The Cloquet School Board voted Monday, Sept. 23, to set the district’s 2020 proposed levy to the maximum amount allowed by the state — a 0.17% increase from the previous levy.

The Minnesota Department of Education recommends school boards approve the proposed levy at the maximum amount since the levy can only be adjusted down.

The district’s business manager, Candace Nelis, said the proposed increase could adjust a bit, but not by much.

“(It’s) a lot smaller than it has been in the past few years,” Nelis said of the proposed levy increase. “I think the first year I was here (in 2015), we increased by 34% because of the new bonding and it’s gone up by about 4% the past couple years. It’s staying pretty even.”

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Last year, 17% of the district's revenue came from levy dollars.

In 2020, taxpayers will be on the fourth year of six in paying for a $3 million mistake a financial adviser made in 2015 when helping the district prepare for the referendum to build the new middle school. Nelis said she can't predict what will happen to tax rates after taxpayers are no longer paying for the mistake in 2023.

"I know people are probably thinking their taxes may go down because of the mistake that happened in 2015," Nelis said, "but I can't predict what's going to happen with home values and legislation and how equalization is done at the state level. I can't speculate that in two years."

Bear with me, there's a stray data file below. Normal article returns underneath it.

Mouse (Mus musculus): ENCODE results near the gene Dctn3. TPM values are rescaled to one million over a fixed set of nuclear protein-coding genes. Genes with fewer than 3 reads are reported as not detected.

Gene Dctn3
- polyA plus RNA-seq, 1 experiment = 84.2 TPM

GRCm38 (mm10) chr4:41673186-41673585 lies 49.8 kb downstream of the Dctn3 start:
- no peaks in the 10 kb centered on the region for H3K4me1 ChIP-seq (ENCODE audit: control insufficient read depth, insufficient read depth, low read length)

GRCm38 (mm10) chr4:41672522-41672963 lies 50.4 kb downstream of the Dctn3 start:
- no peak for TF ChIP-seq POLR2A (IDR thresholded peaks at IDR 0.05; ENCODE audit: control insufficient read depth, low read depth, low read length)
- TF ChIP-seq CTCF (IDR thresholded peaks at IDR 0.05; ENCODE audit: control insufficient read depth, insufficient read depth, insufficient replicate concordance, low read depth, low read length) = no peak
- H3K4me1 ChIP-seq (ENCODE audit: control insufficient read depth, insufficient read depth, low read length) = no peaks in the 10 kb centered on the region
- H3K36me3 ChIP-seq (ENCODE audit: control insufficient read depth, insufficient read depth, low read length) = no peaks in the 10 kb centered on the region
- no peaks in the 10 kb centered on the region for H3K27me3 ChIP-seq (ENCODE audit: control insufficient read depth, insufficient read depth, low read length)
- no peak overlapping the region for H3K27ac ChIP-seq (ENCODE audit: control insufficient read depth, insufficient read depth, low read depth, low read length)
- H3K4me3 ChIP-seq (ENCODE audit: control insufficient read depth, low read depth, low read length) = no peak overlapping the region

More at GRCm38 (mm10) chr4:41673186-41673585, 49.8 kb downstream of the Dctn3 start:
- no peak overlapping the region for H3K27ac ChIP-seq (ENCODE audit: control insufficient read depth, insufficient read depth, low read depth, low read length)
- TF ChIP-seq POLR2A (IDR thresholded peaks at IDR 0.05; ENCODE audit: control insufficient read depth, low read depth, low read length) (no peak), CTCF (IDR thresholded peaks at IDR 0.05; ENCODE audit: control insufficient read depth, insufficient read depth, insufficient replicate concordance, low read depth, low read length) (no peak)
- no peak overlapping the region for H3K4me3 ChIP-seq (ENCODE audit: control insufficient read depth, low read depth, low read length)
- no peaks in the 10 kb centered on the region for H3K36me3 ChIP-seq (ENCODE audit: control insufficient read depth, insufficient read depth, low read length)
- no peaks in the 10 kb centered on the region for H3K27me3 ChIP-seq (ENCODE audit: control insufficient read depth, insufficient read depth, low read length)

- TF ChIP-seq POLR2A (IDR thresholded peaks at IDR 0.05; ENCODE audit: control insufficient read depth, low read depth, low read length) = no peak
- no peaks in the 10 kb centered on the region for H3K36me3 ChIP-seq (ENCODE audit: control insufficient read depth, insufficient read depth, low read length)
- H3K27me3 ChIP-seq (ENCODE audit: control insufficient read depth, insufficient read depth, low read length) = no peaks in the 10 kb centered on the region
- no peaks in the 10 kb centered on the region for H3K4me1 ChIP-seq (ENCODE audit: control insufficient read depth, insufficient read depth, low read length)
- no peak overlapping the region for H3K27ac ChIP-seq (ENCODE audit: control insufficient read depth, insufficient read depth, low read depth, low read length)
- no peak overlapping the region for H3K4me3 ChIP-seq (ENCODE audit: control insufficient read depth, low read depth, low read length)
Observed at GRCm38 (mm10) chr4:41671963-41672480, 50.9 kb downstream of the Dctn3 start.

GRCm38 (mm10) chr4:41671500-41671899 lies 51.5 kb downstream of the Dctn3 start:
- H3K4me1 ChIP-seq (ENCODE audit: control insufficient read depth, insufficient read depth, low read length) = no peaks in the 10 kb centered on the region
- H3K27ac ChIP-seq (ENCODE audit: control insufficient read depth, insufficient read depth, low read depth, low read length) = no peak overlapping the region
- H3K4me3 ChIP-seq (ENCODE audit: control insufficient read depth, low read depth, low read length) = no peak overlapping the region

During the open forum, resident James Mallery II asked the board not to approve the maximum levy. He pointed to a graph in a Sept. 19 Pine Journal article, "Carlton strangled by rival districts," that shows the 2019 school-only property tax estimates for five school districts in the county.

“What can we do about stopping these numbers from climbing and getting people to move into our district,” Mallery asked the board in reference to the fact that property taxes for homes in the Cloquet district ranked the highest among the five districts.

In response later in the meeting, Chair Ted Lammi said education in Cloquet is a bargain and he asks the auditors every year if that remains true.

“I ask them if education in Cloquet is a bargain and they say, ‘Yes it is.’ Compared with what we get toward what we spend,” Lammi said. “In education, we get excellent results.”

Board member Jim Crowley said that bargain extends to people not in school as well. The Cloquet Community Education and Recreation program opens up facilities for the community to use.

The board scheduled the Truth in Taxation hearing to discuss the levy and budget with the public for 6 p.m. Nov. 25 in the boardroom at Garfield School.